3. Cho NH, Shaw JE, Karuranga S, Huang Y, Da Rocha Fernandes JD, Ohlrogge AW, Malanda B (2018) IDF Diabetes Atlas: global estimates of diabetes prevalence for 2017 and projections for 2045. Diabet Res Clin Pract 138:271–281. CrossRefGoogle Scholar
  4. Clottey C, Mo F, Lebrun B, Mickelson P, Niles J, Robbins G (2001) The development of the national diabetes surveillance system (NDSS) in Canada. Chronic Dis Can 22:67–69Google Scholar
  5. Dart D, Martens PJ, Sellers EA, Brownell MD, Rigatto C, Dean HJ (2011) Validation of a pediatric diabetes case definition using administrative health data in Manitoba. Canada Diabetes Care 34:898–903. CrossRefGoogle Scholar
  6. Day HR, Parker JD (2013) Self-report of diabetes and claims-based identification of diabetes among medicare beneficiaries. National Health Statistics Report 1–14Google Scholar
  7. De Lagasnerie G, Aguade AS, Denis P, Fagot-Campagna A, Gastaldi-Menager C (2018) The economic burden of diabetes to French national health insurance: a new cost-of-illness method based on a combined medicalized and incremental approach. Eur J Health Econ 19:189–201. CrossRefGoogle Scholar
  8. Dwyer-Lindgren L, Mackenbach JP, Van Lenthe FJ, Flaxman AD, Mokdad AH (2016) Diagnosed and undiagnosed diabetes prevalence by county in the US 1999–2012. Diabetes Care 39:1556–1562. CrossRefGoogle Scholar
  9. Fosse-Edorh S, Rigou A, Morin S, Fezeu L, Mandereau-Bruno L, Fagot-Campagna A (2017) Algorithms based on medico-administrative data in the field of endocrine, nutritional and metabolic diseases, especially diabetes. Rev Epidemiol Sante Publique 65(Suppl 4):S168–S173. CrossRefGoogle Scholar
  10. Fromont A et al (2013) Comorbidities at multiple sclerosis diagnosis. J Neurol 260:2629–2637. CrossRefGoogle Scholar
  11. Geiss LS, Kirtland K, Lin J, Shrestha S, Thompson T, Albright A, Gregg EW (2017) Changes in diagnosed diabetes, obesity, and physical inactivity prevalence in US counties, 2004–2012. PLoS ONE 12:E0173428. CrossRefGoogle Scholar
  12. Geiss LS, Bullard KM, Brinks R, Hoyer A, Gregg EW (2018) Trends in type 2 diabetes detection among adults in the USA, 1999–2014. BMJ Open Diabetes Res Care 6:E000487. CrossRefGoogle Scholar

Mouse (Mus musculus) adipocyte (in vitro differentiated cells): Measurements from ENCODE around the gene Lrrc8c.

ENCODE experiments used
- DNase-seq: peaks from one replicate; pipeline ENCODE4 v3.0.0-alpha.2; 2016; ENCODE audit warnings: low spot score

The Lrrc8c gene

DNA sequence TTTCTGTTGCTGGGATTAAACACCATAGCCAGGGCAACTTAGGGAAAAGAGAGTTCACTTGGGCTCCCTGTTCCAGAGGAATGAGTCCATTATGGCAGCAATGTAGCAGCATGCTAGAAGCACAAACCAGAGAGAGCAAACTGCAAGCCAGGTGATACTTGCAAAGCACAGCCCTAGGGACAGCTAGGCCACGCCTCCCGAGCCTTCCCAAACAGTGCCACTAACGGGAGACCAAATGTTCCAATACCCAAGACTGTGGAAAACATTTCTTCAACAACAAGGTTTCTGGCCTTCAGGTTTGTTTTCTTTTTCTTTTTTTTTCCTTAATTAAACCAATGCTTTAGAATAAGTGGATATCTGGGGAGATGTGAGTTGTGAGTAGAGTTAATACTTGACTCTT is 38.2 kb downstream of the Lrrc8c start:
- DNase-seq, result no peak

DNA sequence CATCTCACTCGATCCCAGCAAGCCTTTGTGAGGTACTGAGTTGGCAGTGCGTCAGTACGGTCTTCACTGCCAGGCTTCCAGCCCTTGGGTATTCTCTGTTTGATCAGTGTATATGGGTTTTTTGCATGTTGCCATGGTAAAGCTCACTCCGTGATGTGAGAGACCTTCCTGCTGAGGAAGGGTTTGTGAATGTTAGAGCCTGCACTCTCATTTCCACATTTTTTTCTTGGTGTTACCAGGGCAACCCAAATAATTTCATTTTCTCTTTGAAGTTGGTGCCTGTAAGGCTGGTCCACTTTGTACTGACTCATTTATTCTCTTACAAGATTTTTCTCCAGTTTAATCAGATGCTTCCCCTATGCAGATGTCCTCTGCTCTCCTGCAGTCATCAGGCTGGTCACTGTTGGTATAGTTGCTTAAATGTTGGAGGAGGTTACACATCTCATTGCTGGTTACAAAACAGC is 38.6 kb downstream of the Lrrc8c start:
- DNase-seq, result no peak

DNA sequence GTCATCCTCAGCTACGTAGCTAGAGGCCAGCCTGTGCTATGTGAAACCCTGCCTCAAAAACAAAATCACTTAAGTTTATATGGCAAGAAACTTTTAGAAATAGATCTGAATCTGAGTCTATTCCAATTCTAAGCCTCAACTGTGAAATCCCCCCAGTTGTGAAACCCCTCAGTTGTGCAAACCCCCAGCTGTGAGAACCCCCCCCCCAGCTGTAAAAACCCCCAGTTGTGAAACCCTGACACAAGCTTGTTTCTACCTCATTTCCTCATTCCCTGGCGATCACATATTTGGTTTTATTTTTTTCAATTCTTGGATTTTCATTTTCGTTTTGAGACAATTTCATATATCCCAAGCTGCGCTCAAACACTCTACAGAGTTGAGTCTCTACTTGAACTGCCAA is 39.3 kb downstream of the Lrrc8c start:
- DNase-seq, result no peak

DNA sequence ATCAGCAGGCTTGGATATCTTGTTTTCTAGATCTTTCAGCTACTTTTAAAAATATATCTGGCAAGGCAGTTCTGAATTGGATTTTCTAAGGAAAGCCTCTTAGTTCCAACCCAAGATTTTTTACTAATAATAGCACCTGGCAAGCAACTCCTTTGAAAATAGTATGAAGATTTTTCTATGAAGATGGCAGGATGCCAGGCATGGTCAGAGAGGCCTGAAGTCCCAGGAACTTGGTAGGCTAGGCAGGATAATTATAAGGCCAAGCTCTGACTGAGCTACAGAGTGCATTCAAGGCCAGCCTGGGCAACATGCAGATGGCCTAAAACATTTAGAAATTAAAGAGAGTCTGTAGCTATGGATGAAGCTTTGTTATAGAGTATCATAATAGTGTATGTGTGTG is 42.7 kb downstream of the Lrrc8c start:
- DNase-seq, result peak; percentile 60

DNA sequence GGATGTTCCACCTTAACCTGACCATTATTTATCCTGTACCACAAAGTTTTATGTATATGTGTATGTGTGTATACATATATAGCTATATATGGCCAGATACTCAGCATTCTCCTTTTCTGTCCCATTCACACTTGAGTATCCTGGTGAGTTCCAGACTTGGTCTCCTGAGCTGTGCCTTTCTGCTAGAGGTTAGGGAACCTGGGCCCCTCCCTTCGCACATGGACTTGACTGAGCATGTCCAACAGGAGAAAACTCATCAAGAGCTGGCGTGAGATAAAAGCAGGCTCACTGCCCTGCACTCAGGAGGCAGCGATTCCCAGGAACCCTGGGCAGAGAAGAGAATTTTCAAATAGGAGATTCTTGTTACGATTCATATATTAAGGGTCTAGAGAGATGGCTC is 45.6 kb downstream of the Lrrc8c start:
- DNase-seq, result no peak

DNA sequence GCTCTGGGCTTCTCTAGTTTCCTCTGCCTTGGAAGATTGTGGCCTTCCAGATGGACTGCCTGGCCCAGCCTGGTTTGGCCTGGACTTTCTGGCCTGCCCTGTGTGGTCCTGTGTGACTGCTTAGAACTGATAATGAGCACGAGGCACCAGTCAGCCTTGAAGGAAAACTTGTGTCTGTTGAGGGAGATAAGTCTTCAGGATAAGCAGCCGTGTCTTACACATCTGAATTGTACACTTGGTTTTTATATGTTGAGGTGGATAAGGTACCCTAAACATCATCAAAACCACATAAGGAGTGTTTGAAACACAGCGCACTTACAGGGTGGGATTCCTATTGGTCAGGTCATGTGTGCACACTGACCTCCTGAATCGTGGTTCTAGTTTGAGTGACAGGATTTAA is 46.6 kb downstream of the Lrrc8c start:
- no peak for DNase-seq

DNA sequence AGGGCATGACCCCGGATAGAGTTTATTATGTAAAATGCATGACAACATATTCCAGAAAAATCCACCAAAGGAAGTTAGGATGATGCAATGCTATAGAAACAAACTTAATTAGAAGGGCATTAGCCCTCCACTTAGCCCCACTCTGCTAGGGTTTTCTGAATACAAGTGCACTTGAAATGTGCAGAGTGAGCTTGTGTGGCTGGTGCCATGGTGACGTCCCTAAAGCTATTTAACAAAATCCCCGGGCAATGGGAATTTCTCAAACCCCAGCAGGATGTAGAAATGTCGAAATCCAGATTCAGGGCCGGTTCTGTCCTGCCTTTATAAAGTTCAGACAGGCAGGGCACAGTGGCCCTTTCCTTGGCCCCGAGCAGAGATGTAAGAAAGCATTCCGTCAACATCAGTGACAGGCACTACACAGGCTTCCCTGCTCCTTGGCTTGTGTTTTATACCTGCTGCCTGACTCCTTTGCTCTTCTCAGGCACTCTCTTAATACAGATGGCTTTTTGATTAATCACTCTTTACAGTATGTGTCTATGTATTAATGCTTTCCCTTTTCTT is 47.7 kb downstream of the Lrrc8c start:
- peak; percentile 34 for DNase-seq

13. Goldberg M (2006) Administrative data bases: could they be useful for epidemiology? Rev Epidemiol Sante Publique 54:297–303CrossRefGoogle Scholar
  14. Goldberg M et al (2017) Constances: a general prospective population-based cohort for occupational and environmental epidemiology: cohort profile. Occup Environ Med 74:66–71. CrossRefGoogle Scholar
  15. Hebert PL, Geiss LS, Tierney EF, Engelgau MM, Yawn BP, Am M (1999) Identifying persons with diabetes using medicare claims data. Am J Med Qual 14:270–277. CrossRefGoogle Scholar
  16. Kirtland KA, Burrows NR, Geiss LS (2014) Diabetes interactive atlas. Prev Chronic Dis 11:130300. CrossRefGoogle Scholar
  17. Kusnik-Joinville O, Weill A, Salanave B, Ricordeau P, Allemand H (2008) Prevalence and treatment of diabetes in France: trends between 2000 and 2005. Diabetes Metab 34:266–272. CrossRefGoogle Scholar
  18. Leong A, Dasgupta K, Bernatsky S, Lacaille D, Avina-Zubieta A, Rahme E (2013) Systematic review and meta-analysis of validation studies on a diabetes case definition from health administrative records. PLoS ONE 8:E75256. CrossRefGoogle Scholar
  19. Lipscombe LL, Hux JE (2007) Trends in diabetes prevalence, incidence, and mortality in Ontario, Canada 1995–2005: a population-based study. Lancet 369:750–756. CrossRefGoogle Scholar
  20. Maura G, Blotiere PO, Bouillon K, Billionnet C, Ricordeau P, Alla F, Zureik M (2015) Comparison of the short-term risk of bleeding and arterial thromboembolic events in nonvalvular atrial fibrillation patients newly treated with dabigatran or rivaroxaban versus vitamin K antagonists: a French nationwide propensity-matched cohort study. Circulation 132:1252–1260. CrossRefGoogle Scholar
  21. Monesi L et al (2012) Prevalence, incidence and mortality of diagnosed diabetes: evidence from an Italian population-based study. Diabet Med 29:385–392. CrossRefGoogle Scholar